Horvitz & Levy persuaded the United States Supreme Court to vacate the Court of Appeal’s adverse arbitration decision.
California’s Private Attorneys General Act (PAGA) permits an aggrieved worker to bring an action on behalf of current or former workers to recover civil penalties for wage-related violations of California’s Labor Code. California case law insisted that PAGA claims are purely representative in nature and that companies cannot compel the individual arbitration of PAGA claims. This case law further held that the Federal Arbitration Act (FAA) did not preempt this rule because the FAA did not apply to PAGA claims, on the ground the FAA supposedly applied solely to private disputes whereas PAGA claims were public law enforcement actions brought by plaintiffs as proxies for the state.
Based on this case law, the trial court denied Lyft’s motion to compel the individual arbitration of a plaintiff’s PAGA claim. The California Court of Appeal affirmed on the same ground. Horvitz & Levy filed a cert petition with the United States Supreme Court, arguing that the FAA preempted this case law.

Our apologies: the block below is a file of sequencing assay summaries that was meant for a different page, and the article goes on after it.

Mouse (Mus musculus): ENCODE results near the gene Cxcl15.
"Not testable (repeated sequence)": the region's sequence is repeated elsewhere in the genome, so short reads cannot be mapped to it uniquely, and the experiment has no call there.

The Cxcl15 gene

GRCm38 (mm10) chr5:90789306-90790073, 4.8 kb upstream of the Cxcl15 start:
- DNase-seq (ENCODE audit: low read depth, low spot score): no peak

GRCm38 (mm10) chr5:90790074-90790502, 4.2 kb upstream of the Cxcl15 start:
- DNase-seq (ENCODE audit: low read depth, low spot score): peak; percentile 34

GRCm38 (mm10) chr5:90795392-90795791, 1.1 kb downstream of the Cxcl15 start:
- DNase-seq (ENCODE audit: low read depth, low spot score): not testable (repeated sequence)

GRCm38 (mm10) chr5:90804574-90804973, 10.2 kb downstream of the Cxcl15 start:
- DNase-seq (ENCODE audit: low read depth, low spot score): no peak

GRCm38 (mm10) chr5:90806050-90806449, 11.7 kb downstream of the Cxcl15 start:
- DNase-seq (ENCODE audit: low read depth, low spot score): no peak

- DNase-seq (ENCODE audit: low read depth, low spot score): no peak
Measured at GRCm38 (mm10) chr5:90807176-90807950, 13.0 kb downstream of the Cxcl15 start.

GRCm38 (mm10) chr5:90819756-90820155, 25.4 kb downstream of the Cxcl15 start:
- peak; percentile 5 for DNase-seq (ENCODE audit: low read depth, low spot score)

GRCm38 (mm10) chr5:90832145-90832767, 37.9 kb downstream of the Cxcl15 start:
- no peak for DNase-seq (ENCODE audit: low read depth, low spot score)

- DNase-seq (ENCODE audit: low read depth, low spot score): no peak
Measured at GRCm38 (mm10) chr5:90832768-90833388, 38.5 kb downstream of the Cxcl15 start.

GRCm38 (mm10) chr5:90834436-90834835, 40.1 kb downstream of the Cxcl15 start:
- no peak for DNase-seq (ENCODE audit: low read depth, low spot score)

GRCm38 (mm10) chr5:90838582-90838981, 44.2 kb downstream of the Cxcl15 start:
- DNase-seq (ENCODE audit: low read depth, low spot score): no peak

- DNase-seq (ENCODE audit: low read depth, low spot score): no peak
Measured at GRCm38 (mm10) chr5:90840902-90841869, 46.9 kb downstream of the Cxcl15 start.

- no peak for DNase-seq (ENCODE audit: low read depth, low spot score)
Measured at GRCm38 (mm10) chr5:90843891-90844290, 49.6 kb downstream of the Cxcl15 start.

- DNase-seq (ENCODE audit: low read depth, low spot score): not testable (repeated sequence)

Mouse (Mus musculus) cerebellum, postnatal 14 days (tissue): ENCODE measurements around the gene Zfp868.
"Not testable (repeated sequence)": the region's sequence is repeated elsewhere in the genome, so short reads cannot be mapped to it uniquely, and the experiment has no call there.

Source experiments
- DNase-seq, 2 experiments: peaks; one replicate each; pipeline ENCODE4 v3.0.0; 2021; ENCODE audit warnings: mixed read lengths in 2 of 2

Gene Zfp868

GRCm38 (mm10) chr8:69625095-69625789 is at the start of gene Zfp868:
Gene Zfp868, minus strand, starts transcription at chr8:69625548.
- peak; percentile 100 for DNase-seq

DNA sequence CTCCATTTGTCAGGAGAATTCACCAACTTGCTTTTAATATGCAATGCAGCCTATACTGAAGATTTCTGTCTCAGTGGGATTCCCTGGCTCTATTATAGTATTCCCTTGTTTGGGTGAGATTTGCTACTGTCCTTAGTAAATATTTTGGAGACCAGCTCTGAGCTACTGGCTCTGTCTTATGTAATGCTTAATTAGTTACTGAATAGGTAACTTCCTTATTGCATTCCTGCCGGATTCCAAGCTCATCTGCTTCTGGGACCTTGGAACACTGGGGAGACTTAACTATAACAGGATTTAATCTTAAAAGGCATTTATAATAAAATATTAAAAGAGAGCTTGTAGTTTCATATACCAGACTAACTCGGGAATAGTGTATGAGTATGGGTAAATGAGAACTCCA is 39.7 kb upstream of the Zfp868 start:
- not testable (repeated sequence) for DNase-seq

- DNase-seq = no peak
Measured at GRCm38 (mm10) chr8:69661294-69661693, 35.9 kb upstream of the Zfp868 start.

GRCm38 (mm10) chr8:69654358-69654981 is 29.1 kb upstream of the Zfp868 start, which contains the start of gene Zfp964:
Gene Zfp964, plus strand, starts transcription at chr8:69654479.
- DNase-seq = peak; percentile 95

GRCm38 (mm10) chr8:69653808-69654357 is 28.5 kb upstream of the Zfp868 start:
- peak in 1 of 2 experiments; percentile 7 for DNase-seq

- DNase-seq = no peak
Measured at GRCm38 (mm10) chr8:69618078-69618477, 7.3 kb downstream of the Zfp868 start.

The Supreme Court granted the cert petition based on its recent decision on the same issue in Viking River Cruises v. Moriana. In Viking River, the Supreme Court held that the FAA applied to PAGA claims and preempted California law to the extent it prohibited arbitration of individual PAGA claims. The Supreme Court also held that, where plaintiffs are compelled to arbitrate their individual PAGA claims, their representative PAGA claims must be dismissed because PAGA does not authorize those plaintiffs to pursue representative PAGA claims under those circumstances.
The Supreme Court vacated the Court of Appeal’s ruling against Lyft and remanded for further consideration in light of Viking River.